Any review of a book promoted with a tagline of “was this the inspiration for Agatha Christie’s ‘And Then There Were None’?” is of course beholden to address that very question, so let’s get that thorny issue out of the way by confidently stating hmmm, Well It Depends…
Curtis Evans certainly lays out a seductive argument for the prosecution (or is it the defence?) in his introduction to the new Dean Street Press reissue of the 1930 novel ‘The Invisible Host’ by American wife and husband team of Gwen Bristow and Bruce Manning. In it Evans argues that whilst it may be a stretch to say that Christie could have read the book itself, there is a strong possibility she would have seen the successful 1934 Hollywood film before embarking on her own novel that would be first published half a decade later in 1939. Indeed, so successful was the film that its title of ‘The Ninth Guest’ was adopted for subsequent editions of the American novel. It is certainly true that at first glance the similarities between the two books are striking, at least in their basic premise: A group of individuals gathered by an unknown host to a location where they are cut off from the outside world and, one by one, summarily ‘knocked off’. Yet beyond those foundations I would have to say that the case for the defence (or is it the prosecution) is distinctly less coherent, despite Evans’ best efforts to convince us otherwise, and despite ‘The Invisible Host’ being a highly entertaining and recommended little read.
Certainly anyone coming to Manning and Bristow’s book being familiar with ‘And Then There Were None’ will almost immediately begin to doubt the evidence presented by the prosecution/defence, as the bespoke invitations to Christie’s cast are instead replaced by a single default telegram to those of ‘The Invisible Host’. And whilst none of Christie’s ‘victims’ are previously known to each other, Bristow and Manning on the other hand create distinct connections between their characters which in turn lend potential motives to certain killings, even if they may not conclusively turn out to be true.
Indeed, that rather vile version of the rhyme that Christie uses to title her book (and the fictional island on which it is set) also suggests her methods of murder. And if at times this involves rather a stretch of the imagination, it’s also rather an amusing conceit. Bristow and Manning on the other hand design their executions more around the particular personality traits of the party guests, and whilst Christie allows an element of this into her own macabre methods, she at least has the decency not to have one character die simply as punishment for having bad taste!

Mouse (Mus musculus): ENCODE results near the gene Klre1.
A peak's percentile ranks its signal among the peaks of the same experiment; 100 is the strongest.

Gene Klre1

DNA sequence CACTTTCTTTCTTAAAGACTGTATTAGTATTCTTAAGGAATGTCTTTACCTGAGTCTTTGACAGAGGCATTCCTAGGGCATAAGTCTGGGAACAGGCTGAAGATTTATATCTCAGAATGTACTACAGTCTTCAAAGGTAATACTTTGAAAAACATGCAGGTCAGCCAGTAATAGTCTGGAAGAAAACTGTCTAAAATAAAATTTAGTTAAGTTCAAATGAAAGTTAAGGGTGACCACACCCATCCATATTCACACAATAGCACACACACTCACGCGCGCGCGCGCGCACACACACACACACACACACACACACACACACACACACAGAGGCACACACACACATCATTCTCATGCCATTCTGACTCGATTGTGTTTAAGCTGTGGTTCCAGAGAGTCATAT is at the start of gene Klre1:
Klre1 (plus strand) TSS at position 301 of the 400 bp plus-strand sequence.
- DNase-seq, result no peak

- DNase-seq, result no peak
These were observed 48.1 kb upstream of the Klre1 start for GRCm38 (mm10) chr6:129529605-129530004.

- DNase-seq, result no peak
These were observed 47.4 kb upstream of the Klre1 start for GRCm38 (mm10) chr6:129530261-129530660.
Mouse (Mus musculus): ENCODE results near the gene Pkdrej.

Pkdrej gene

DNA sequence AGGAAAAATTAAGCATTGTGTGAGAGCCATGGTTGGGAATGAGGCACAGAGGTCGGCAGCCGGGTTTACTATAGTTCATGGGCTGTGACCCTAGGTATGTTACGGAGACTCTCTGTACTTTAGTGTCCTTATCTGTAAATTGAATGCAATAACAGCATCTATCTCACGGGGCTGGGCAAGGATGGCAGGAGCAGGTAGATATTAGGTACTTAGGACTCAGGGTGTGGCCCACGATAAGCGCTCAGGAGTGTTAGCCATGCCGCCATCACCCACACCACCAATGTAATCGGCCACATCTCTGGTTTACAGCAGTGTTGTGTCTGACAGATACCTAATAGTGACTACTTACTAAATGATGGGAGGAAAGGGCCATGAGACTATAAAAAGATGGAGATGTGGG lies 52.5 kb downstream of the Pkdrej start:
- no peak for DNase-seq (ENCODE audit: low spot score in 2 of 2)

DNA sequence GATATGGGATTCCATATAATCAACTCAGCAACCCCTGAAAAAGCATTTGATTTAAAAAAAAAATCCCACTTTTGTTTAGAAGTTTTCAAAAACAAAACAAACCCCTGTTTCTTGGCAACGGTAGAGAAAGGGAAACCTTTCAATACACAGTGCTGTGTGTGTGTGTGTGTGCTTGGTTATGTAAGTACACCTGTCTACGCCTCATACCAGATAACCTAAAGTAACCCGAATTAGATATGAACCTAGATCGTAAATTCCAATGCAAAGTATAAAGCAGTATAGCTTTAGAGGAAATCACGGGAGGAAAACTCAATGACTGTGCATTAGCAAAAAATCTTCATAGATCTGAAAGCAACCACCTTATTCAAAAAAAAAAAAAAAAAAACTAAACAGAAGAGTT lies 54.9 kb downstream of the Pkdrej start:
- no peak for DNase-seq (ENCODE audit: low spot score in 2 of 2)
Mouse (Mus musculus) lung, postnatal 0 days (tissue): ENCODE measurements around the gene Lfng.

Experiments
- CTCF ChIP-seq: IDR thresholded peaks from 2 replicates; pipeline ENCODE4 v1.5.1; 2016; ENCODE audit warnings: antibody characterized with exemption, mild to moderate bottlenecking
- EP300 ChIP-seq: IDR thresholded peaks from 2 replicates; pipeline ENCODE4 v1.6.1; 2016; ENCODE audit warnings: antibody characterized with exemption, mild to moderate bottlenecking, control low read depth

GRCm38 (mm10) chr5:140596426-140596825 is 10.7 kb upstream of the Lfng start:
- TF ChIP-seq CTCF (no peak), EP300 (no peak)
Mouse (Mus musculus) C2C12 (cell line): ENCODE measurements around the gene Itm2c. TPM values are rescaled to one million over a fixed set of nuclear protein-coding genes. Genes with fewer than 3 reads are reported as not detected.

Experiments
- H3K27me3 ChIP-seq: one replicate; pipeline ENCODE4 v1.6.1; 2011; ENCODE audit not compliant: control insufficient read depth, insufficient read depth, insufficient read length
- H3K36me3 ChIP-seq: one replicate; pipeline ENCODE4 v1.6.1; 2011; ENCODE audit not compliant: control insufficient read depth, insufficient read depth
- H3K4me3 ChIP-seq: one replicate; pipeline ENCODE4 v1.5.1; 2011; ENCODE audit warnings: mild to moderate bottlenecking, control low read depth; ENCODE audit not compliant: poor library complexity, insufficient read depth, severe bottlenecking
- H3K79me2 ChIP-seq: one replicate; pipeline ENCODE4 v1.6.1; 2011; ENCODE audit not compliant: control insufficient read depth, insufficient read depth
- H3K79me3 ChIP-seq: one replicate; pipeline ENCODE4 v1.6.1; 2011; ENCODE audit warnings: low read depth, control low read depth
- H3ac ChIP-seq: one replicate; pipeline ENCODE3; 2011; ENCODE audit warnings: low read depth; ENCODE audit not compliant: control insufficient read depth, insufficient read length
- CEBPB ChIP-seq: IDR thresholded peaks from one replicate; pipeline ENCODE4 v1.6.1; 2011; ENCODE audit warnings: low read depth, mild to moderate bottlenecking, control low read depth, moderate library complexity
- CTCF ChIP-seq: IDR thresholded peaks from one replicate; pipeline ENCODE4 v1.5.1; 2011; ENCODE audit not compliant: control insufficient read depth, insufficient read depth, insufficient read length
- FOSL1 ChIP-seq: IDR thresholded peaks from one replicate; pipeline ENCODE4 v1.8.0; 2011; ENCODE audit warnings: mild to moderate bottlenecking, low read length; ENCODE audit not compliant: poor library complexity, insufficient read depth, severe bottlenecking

This different configuration of the cast of characters/victims also means significant differences between the reasons for each being assembled in their place of incarceration and/or execution in the first place. Christie makes a point of giving each of hers a backstory involving deaths that may, or may not to varying degrees, be interpreted as cases of pre-meditated murder. A sense of Justice Will Be Done prevails, even if it is at times deliciously warped and perverted around slinky notions of the supernatural and psychological. Bristow and Manning, on the other hand, make no bones about the fact that their victims are collected solely for their rather selfish and self-serving personalities. There are suggestions of social rather than criminal justice being at work here, with the occasional reference to communism hinting perhaps at where Bristow and Mannings’ sensibilities lie. Certainly as journalists covering stories in New Orleans and Louisiana in the early 20th Century they must have been acutely aware of social injustice, which in itself throws in the rather distasteful irony of the notoriously unpleasant nursery rhyme that gave Christie’s book its original title…
Bristow and Manning have no such compunction, and indeed its this rather dark gleeful quality that raises ‘The Invisible Host’ somewhat above the ranks of innumerable other novels hastily penned and published in the pre-Pulp Fiction fashion for crime stories in the 1920s and ’30s. Crisply-paced, its thrills are brief and well executed (if you’ll excuse the pun), but it does rather run out of breath a little early, with the denouement feeling somewhat abruptly arrived at. The challenge of wrapping things up neatly is of course a not insignificant part of the challenge presented by such a conceit and is, one might argue, always doomed to disappoint at least in some small way. Bristow, Manning and Christie all fall foul of this challenge to a greater or lesser extent and it probably comes as no surprise that the American duo’s solution is the more pedestrian and slightly less convoluted (though perhaps more believable) of the two. Such writerly complications are not a million miles away from the those concocted for themselves by authors of Locked Room mysteries, of course, for whom the biggest motivation too often appears to be showing off how clever they are. Christie, Bristow and Manning should be congratulated for avoiding the worst excesses of those temptations at least.
Suggestions then that with ‘The Invisible Host’ Manning and Bristow might have invented the particular fictional trope of unknown murderer with guests as helpless (and occasionally hapless) victims will no doubt be argued over at innumerable dinner parties and gatherings from here unto eternity. And whilst one rather hopes such parties will be somewhat less dangerous than the ones captured in their novels, one would also expect there to be little argument about why Christie’s became the best selling mystery of all time and ‘The Invisible Host’ an admittedly entertaining footnote.
A new edition of ‘The Invisible Host’ with an introduction by Curtis Evans is published in paperback and eBook formats on October 4th 2021 by Dean Street Press.